With a blink of an eye week 3 of GBBO has passed.
I have to confession. No, I’m not warming to Neil Fielding, but rather I was in two minds whether to bake along with the show this week! You see, as much as bread is very much a staple in our household, particularly for Mr E, and despite the fact that I love making our own homemade bread by hand feeling the change in the dough as it morphs from a craggy lump of flour and water to a glossy and stretchy dough, my increasingly unstable & painful wrists have other ideas. And as for the stand mixer which was bought specifically to help me make bread, let’s just say it definitely needs some lessons from Mr Paul Hollywood despite arriving with a dough hook!
My bread making efforts this past year have largely been restricted to no-knead loaves, so just as I was beginning to think that I would be watching fellow bloggers bake from the side-lines my knight in shining armour (rusty!), Mr E, took hold of the bread making reins to make this Cottage Loaf flavoured with pesto.
Over to Mr E.
I made sure I fingered my loaf well! ?
Seriously though, even though there was a lot of hilarity about this in the episode on Tuesday night as well as An Extra Slice, Angela explained that it helps to secure the two balls of dough together. It turned out to be a really tasty loaf with a wonderful crust and I must admit it wasn’t particularly difficult to make. Though, a bit of extra practice fingering my loaf would probably make it sit up straight!
A couple of tips and thoughts when make homemade bread:
- Don’t be afraid to allow your bread to proove in the fridge, either overnight or throughout the day. Although most recipes state to place the kneaded dough in a warm place to encourage the yeast to work, creating carbon dioxide and therefore allowing the dough to rise, by placing it in the fridge this process still happens. Yes it’s a much slower proove, but that extra time not only allows you to get on with other tasks as well as producing a much tastier loaf!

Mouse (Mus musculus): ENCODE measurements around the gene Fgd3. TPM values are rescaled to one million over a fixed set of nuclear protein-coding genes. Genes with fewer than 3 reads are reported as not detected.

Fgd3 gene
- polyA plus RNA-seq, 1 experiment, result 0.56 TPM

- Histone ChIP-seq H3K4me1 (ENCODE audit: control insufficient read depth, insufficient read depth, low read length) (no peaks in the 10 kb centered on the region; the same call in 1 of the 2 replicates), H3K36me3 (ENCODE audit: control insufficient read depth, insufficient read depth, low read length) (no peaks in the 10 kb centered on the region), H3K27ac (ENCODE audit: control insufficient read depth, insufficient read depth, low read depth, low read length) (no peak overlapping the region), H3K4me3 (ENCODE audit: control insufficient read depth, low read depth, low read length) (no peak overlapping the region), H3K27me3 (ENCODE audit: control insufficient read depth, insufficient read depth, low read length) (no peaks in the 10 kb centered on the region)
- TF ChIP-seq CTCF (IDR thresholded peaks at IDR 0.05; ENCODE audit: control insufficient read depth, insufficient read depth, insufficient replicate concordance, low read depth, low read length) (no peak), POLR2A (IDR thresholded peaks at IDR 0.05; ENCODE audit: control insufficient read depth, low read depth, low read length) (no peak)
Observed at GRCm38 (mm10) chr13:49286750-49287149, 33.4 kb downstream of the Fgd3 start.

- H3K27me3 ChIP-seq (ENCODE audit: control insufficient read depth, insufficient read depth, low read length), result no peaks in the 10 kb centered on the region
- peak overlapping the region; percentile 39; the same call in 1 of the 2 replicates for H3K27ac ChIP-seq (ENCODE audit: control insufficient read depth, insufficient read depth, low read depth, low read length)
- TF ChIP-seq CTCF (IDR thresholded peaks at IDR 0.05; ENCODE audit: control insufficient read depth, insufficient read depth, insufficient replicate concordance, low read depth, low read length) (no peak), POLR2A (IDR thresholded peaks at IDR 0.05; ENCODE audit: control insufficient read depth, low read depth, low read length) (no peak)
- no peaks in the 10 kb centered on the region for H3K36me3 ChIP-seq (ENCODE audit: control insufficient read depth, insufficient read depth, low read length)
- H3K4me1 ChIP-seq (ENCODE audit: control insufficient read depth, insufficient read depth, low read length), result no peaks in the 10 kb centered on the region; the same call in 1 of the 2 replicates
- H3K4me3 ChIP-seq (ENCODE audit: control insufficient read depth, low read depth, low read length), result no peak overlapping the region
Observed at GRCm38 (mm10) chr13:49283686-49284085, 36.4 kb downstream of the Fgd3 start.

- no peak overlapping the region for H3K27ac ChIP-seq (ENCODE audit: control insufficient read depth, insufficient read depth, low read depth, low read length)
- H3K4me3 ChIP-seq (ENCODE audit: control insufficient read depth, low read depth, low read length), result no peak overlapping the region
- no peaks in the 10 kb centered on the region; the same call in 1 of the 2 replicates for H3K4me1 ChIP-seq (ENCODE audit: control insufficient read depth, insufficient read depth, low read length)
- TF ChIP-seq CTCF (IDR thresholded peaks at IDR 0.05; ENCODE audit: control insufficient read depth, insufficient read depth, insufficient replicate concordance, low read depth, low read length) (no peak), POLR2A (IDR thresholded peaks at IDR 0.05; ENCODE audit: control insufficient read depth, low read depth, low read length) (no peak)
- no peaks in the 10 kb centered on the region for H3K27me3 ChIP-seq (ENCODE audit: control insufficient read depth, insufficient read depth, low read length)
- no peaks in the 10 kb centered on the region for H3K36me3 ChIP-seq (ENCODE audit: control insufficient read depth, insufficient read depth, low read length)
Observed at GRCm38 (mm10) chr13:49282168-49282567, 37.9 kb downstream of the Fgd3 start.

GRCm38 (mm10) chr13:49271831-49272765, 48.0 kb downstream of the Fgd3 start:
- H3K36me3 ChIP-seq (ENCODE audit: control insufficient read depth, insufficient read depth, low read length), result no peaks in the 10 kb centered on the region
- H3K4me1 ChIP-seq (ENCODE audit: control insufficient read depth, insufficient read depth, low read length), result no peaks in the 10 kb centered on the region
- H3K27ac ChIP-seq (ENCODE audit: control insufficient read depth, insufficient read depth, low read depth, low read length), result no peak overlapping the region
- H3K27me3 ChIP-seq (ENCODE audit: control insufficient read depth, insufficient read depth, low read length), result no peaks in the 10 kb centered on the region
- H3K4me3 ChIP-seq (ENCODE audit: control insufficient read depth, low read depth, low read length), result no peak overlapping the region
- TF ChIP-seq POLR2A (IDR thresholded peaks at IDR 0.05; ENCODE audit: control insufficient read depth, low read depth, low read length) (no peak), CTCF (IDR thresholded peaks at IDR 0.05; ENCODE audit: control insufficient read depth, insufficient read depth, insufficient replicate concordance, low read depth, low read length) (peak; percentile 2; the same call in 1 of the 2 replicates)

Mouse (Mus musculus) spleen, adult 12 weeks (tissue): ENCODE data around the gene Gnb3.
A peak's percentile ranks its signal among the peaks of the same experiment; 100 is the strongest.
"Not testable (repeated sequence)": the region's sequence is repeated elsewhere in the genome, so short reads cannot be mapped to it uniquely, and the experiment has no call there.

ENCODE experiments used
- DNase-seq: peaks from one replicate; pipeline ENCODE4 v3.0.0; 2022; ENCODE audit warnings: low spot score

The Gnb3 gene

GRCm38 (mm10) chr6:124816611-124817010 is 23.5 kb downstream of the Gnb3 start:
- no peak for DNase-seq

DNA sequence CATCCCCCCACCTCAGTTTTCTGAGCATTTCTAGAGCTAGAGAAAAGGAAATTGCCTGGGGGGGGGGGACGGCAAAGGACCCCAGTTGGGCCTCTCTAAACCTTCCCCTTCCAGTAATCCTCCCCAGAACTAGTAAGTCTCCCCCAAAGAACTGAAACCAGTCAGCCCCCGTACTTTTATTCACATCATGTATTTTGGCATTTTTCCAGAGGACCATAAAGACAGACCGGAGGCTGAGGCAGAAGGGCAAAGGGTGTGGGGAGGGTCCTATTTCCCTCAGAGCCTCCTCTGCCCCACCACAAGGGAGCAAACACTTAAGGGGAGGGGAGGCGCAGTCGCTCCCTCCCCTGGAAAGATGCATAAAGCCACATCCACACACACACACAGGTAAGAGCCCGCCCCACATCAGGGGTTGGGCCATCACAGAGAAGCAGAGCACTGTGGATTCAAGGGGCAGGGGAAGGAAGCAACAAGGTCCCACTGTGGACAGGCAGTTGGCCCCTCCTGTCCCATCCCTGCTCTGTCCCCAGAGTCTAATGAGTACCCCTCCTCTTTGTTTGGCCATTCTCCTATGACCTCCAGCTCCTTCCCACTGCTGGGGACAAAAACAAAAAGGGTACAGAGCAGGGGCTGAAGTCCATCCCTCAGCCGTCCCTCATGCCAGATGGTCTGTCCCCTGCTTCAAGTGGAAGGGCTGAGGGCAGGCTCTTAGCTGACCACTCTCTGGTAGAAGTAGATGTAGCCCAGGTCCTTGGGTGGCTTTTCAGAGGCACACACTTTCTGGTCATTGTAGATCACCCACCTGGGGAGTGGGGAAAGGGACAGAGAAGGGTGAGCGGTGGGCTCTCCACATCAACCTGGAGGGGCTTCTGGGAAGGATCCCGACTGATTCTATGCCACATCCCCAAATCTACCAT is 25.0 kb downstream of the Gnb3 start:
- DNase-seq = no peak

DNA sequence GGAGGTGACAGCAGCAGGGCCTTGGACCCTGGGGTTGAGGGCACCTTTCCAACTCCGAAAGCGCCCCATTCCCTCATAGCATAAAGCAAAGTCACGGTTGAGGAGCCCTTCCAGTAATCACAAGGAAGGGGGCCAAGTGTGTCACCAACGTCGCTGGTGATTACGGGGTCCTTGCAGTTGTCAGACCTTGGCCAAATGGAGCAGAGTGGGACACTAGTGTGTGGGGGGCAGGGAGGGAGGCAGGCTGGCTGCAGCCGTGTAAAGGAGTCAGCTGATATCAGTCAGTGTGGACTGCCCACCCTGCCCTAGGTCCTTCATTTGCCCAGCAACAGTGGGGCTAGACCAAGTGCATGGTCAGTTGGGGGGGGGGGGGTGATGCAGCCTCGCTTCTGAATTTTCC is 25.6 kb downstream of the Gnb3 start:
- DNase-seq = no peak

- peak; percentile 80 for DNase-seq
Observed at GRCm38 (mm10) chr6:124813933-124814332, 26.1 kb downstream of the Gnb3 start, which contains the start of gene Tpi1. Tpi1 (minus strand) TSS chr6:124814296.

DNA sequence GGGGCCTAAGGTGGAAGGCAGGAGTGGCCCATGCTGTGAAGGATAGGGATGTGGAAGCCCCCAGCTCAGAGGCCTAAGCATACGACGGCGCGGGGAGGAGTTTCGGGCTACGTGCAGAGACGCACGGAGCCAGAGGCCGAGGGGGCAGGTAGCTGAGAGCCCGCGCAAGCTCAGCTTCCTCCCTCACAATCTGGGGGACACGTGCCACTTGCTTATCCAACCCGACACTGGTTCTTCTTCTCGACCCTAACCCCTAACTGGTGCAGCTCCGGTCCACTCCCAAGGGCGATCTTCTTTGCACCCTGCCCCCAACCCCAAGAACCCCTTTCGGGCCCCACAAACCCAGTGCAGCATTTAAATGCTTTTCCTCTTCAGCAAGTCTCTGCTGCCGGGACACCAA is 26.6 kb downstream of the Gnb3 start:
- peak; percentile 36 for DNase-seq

- Use something other than clingfilm to cover your dough when it’s set aside to proove. We all know that plastics are causing serious harm to our planet, so why not use one of the many other alternatives. A shower cap, purchased just for making homemade bread which can easily be wiped clean and used time and time again, can be used to cover both small and large bowls. Alternatively use a plate to cover the bowl or even a clean teatowel. A large upturned mixing bowl is also a great item to cover a shaped round loaf, like this cottage loaf, during its second proove.
- Be aware that it’s entirely possible that you may need to knead your bread dough for longer than 10 minutes (or what ever your recipe suggests). It all depends on your technique and speed. Use the windowpane test to check that the dough is ready to be prooved.
- The windowpane test checks to see if the bread dough is ready to be prooved. Simple take a lump of dough a little smaller than a golf ball and begin to gently stretch the dough between both of your hands. Turn the dough a little as you do so. If the dough becomes paper thin without tearing, almost thin enough to see through, just like a windowpane, it is ready to be prooved . Check out this Youtube video showing the windowpane test in action. And this Youtube Video takes the windowpane test to another level, explaining the role of gluten in breads and other baked products.
So, here’s how to make a Cottage Loaf with Pesto
ball positioned ontop of the other and is baked in a hot & steamy oven to
create a wonderful crust. This Cottage Loaf recipe with added Pesto contains
the delicious flavours and aromas of pesto making it perfect for cheese
sandwiches, or even served with a tomato soup, for instance.
Hands on time 30 mins Bake time: 45 – 50 min Yield: 1 loaf
- 500g Strong White Bread Flour
- 10g Instant Yeast
- 7g Salt
- 20g Butter, unsalted & softened
- 330ml Water, lukwarm (bloodwarm)
- 3 tsp Pesto (see note d below)
- drizzle Oil, for kneading
Notes: a) Consider covering the dough with alternatives other than clingfilm, such as a showercap purchased solely for baking, a plate or clean teatowel. b) Place the bowl somewhere convenient, but out of a draft. Allowing it to proove in the fridge for a number of hours will produce more flavour due to the slower rise. Though if you’re wanting the loaf quicker place it in a warm spot. c) A large upturned bowl is perfect for covering the shaped loaf. d) If baking for a vegetarian do ensure you use a vegetarian pesto. We used Sacla’s Organic Vegetarian Pesto.
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